One thinks that the case has been made over and over again that the connectivity made possible by ICTs is a good thing. Governments appear to act on this basis when they formulate telecom and broadband policies and sometimes even direct subsidies to encourage greater connectivity. Yet, whenever there is need for money all that falls by the wayside and Willie Sutton takes over. Willie Sutton was a famous bank robber who was asked why he robbed banks. “I rob banks because that’s where the money is,” he said. This quotation has been now converted into Sutton’s Law that states that when diagnosing, one should first consider the obvious. Mobiles are popular; they have money; governments take money from where the money is.
A 2014 comprehensive systematic review completed by LIRNEasia that covered over 7,000 research publications has definitively established the existence of positive economic benefits from the mobile networks. Therefore, we cannot agree with mobile-specific taxes and levies being imposed only on the mobile industry.
The Government will argue that revenues are needed to cover the additional costs of keeping its election promises. It is short-sighted and counter-productive to levy punitive taxes on the mobile industry which in 2013 contributed Rs. 24.5 billion to the Government through the telecommunications levy alone, in addition to spectrum fees and other payments to the Telecom Regulatory Commission. The telecom levy yielded more revenue to the Government than PAYE tax in 2013.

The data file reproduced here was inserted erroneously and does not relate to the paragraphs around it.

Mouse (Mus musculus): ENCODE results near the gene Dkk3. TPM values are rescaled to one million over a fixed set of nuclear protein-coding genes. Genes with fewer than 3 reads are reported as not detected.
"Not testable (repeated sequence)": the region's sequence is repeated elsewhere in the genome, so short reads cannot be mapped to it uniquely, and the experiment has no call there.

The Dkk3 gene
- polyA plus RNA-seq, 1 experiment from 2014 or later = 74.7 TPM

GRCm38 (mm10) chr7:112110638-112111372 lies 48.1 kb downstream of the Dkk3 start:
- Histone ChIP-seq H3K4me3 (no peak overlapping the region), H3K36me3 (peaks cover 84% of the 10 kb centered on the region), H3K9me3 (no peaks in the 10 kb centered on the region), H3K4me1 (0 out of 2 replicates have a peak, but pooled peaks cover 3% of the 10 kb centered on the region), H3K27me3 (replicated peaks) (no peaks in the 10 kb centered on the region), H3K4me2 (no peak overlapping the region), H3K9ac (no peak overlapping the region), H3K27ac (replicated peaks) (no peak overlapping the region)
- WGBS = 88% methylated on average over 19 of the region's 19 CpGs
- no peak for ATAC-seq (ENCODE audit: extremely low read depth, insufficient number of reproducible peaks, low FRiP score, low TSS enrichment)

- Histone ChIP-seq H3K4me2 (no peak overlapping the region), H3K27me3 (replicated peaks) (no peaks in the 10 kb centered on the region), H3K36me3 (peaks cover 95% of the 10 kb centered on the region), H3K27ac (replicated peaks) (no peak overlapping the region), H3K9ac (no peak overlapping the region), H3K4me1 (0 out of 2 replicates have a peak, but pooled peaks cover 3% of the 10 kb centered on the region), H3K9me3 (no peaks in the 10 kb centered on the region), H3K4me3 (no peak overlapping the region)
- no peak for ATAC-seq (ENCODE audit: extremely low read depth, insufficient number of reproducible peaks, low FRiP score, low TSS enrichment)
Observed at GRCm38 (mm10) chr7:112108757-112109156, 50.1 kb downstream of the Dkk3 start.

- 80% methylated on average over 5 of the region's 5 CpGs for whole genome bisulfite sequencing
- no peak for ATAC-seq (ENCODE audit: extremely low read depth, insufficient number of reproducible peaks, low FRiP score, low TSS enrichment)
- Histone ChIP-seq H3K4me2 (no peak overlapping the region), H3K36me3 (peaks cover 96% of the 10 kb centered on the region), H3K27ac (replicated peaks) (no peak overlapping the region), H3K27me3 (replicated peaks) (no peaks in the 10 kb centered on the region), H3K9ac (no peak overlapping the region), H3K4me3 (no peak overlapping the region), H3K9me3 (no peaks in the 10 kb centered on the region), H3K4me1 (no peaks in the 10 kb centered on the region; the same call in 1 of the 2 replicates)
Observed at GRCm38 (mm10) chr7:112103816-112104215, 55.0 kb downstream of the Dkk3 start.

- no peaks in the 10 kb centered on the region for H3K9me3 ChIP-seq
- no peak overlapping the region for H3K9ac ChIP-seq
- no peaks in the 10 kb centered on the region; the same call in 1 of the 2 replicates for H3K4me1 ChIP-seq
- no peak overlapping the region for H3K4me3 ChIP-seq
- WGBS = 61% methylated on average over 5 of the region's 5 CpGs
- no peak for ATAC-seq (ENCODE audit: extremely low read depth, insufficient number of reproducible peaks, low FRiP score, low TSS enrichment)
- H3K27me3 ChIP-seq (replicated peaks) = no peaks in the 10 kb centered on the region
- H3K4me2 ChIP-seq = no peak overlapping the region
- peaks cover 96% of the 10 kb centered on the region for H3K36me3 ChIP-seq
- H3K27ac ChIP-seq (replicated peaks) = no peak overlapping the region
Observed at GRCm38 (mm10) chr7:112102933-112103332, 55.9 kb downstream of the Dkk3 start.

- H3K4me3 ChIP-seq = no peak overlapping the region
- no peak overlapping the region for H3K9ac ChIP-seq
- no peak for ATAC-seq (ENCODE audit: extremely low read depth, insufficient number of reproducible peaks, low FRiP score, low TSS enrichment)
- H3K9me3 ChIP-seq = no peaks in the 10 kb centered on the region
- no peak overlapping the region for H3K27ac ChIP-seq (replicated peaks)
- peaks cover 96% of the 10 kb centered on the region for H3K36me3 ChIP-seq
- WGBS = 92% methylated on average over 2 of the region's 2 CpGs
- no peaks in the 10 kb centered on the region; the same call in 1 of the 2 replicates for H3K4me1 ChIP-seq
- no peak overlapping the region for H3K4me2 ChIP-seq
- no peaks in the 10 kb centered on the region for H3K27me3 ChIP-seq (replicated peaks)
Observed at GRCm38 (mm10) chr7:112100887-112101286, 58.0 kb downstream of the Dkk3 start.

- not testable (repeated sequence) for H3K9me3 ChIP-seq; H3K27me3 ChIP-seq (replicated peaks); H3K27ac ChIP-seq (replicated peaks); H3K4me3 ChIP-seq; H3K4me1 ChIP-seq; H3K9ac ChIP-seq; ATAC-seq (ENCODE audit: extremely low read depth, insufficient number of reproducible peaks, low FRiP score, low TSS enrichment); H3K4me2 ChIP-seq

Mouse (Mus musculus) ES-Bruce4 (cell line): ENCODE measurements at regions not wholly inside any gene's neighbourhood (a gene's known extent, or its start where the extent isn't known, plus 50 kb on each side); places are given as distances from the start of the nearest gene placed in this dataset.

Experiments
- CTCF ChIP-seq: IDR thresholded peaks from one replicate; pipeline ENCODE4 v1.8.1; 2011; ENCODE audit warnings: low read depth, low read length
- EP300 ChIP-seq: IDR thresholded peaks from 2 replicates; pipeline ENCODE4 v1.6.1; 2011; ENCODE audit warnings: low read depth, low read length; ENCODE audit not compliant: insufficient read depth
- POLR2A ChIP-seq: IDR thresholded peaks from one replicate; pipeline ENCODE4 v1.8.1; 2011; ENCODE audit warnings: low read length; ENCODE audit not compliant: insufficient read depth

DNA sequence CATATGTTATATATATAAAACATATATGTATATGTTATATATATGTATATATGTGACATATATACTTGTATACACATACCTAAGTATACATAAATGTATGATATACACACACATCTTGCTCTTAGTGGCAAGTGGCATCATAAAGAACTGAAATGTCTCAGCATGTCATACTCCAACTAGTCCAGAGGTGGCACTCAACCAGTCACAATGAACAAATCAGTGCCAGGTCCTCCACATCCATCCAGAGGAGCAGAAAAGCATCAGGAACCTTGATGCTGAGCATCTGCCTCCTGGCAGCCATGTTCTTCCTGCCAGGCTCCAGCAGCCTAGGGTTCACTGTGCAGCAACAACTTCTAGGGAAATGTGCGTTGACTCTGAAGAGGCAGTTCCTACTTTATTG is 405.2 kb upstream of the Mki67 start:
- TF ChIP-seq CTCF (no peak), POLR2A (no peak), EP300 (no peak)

Internet and voice services over mobile networks are a merit good that should be encouraged. But if money is needed, tax them like other goods and services, nothing more, nothing less. But most importantly, do not harm the conditions for the ICT investment that is essential if Sri Lanka is to become a knowledge economy.
In 2007, we went through this process with a different government. The Finance Ministry wanted to do a Sutton on the mobile industry. We protested based on the data that we had at hand. Several people now in positions of power in the government helped roll back that ill-considered proposal.
We hope that in these more enlightened times, the process will be simpler and the correction swifter.